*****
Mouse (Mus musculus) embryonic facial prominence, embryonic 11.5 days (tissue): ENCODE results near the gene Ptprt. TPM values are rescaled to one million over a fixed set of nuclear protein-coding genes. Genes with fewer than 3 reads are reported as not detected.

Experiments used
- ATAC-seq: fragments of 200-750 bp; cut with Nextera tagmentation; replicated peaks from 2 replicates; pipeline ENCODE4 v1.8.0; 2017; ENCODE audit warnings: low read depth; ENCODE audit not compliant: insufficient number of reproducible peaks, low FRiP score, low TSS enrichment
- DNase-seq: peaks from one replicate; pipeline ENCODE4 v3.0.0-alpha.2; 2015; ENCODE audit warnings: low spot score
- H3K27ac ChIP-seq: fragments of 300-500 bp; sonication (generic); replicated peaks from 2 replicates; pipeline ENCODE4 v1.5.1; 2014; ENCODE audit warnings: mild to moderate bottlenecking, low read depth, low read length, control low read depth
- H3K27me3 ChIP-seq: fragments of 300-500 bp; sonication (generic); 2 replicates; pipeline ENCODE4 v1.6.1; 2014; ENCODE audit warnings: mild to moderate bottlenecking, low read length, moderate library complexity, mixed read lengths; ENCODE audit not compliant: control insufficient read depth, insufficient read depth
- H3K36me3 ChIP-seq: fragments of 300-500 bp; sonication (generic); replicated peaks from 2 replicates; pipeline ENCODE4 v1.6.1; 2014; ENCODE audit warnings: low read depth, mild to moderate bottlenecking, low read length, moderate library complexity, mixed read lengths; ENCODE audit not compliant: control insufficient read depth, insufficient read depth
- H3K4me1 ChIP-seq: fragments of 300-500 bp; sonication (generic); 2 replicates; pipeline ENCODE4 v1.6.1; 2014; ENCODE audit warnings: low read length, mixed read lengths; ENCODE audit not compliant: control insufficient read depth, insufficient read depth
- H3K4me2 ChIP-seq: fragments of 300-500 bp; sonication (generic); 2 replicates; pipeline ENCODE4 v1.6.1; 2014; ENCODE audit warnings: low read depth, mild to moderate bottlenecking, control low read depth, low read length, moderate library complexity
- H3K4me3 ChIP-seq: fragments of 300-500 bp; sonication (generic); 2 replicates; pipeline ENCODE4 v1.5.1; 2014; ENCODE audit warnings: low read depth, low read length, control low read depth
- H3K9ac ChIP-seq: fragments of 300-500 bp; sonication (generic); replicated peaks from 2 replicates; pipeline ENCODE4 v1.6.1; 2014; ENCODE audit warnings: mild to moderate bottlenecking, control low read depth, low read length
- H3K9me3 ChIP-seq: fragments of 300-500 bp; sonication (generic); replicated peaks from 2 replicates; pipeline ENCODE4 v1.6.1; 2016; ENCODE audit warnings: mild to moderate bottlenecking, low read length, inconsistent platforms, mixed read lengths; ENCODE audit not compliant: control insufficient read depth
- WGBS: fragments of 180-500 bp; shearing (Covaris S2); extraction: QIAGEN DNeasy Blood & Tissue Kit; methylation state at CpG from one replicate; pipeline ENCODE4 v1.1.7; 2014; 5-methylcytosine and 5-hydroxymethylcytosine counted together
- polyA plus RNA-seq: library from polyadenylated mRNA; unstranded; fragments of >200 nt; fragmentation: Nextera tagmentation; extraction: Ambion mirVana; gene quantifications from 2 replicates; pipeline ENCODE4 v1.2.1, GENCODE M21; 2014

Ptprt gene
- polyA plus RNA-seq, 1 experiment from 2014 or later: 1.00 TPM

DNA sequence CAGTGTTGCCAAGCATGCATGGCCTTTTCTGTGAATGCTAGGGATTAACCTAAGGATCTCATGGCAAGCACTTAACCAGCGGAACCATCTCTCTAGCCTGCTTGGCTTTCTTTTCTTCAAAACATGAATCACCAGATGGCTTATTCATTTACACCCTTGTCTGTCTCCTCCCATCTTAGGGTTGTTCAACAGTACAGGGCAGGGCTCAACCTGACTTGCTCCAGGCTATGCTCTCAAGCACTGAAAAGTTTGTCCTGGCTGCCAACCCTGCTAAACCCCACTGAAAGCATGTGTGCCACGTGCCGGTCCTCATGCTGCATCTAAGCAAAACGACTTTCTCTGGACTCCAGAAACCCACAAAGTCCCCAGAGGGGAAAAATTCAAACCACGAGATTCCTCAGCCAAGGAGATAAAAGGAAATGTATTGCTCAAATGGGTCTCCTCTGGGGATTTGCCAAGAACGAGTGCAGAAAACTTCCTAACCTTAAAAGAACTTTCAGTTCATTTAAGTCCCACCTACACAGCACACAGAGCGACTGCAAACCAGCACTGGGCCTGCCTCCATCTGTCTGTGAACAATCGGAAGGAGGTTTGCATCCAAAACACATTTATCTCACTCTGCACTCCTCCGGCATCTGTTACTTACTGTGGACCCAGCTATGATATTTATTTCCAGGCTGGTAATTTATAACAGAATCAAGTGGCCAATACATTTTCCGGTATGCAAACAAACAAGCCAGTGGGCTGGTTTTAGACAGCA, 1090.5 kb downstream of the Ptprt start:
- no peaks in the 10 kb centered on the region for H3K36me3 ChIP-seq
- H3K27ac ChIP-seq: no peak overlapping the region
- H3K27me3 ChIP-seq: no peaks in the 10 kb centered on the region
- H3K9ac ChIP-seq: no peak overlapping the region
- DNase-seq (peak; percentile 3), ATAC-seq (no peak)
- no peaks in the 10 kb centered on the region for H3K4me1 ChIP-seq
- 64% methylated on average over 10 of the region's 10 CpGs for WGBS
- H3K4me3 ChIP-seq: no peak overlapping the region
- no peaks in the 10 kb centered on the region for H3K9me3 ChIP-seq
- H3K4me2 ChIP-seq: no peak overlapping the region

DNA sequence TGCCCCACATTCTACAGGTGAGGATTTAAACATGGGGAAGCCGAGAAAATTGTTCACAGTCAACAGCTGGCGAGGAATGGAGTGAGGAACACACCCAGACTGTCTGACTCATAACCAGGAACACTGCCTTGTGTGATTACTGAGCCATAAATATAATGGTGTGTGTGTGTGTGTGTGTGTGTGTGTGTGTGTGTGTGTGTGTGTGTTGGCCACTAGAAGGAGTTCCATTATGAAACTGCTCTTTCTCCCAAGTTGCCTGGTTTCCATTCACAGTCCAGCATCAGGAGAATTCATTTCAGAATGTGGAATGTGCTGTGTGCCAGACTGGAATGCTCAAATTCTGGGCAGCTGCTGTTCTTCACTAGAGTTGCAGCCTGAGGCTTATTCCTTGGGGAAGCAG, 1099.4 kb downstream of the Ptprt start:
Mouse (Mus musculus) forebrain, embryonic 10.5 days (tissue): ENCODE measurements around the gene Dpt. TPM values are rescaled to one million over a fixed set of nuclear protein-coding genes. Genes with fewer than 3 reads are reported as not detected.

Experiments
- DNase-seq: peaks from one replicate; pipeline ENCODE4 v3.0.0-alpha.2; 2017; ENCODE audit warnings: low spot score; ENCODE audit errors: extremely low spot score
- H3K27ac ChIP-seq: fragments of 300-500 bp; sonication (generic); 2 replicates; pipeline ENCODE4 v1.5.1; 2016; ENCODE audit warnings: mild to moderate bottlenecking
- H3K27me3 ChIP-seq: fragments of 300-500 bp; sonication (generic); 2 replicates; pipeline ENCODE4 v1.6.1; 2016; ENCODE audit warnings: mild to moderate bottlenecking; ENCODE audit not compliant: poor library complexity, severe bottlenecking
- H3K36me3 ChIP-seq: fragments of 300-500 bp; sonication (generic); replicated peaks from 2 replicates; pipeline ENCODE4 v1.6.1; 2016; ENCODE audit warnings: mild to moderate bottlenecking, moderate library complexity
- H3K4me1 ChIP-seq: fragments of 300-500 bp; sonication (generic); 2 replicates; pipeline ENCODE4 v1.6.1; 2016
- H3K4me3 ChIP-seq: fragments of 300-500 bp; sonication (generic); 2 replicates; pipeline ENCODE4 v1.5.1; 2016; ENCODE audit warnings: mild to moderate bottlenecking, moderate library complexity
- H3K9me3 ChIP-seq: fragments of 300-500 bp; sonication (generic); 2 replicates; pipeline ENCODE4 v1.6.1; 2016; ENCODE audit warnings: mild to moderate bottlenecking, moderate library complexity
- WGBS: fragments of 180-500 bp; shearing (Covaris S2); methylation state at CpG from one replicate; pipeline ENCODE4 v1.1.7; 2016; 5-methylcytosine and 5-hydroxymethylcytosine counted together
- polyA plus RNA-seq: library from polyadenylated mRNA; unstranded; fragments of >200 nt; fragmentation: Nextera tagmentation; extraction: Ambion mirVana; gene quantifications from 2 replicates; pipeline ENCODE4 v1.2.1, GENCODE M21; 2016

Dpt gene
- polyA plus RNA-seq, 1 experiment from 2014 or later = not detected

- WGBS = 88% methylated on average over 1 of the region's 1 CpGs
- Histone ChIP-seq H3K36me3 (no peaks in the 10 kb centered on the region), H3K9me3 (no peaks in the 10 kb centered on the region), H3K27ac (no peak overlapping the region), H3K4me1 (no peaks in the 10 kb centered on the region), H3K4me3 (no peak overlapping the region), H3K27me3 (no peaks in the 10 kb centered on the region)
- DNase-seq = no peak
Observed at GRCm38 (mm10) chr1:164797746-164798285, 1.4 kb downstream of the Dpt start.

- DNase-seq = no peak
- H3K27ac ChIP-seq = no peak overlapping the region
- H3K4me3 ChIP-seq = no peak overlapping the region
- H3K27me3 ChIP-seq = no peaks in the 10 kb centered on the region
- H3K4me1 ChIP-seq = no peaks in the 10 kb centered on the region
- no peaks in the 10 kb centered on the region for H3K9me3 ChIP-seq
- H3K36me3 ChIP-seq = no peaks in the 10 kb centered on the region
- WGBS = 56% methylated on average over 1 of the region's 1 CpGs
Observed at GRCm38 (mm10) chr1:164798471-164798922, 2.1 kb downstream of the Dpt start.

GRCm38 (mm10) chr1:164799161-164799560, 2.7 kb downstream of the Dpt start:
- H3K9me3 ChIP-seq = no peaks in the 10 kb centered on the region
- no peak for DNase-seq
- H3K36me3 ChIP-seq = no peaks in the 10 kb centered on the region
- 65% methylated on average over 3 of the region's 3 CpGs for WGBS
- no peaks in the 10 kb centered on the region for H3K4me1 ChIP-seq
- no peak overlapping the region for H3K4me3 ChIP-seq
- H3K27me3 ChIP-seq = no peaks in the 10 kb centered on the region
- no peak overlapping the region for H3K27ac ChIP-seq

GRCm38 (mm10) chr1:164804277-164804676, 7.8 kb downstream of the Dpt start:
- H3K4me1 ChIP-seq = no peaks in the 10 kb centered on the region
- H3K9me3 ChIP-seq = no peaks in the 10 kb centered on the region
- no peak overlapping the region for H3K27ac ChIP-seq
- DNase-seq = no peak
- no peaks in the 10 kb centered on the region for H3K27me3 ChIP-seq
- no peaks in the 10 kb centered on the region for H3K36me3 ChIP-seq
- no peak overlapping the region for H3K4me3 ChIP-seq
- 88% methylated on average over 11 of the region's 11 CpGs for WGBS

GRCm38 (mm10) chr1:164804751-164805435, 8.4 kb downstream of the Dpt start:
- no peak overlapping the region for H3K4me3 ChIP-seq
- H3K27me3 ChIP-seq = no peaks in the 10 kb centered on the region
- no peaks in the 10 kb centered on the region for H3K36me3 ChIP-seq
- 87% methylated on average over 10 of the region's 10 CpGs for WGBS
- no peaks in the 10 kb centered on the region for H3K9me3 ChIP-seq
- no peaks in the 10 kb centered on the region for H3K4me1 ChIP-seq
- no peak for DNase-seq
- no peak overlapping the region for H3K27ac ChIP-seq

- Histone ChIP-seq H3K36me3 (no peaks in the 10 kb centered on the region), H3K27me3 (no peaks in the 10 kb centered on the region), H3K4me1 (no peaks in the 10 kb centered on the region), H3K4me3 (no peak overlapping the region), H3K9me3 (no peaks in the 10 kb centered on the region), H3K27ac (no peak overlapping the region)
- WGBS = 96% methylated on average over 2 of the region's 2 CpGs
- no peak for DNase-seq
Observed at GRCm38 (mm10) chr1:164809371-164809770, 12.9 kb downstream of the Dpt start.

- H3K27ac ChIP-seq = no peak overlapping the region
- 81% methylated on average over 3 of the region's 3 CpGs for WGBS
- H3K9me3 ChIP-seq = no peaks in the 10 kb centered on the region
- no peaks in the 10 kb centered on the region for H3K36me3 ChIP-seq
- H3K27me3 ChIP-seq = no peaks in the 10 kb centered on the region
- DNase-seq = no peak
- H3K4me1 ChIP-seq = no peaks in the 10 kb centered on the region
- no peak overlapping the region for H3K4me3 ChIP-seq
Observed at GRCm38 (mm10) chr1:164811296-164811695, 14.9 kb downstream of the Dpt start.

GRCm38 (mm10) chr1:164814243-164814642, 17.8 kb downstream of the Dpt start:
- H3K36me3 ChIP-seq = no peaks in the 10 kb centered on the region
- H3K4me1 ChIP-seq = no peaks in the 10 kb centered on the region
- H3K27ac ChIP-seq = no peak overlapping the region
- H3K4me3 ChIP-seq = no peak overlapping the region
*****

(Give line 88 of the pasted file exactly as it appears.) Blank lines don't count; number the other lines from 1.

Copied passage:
- H3K9me3 ChIP-seq = no peaks in the 10 kb centered on the region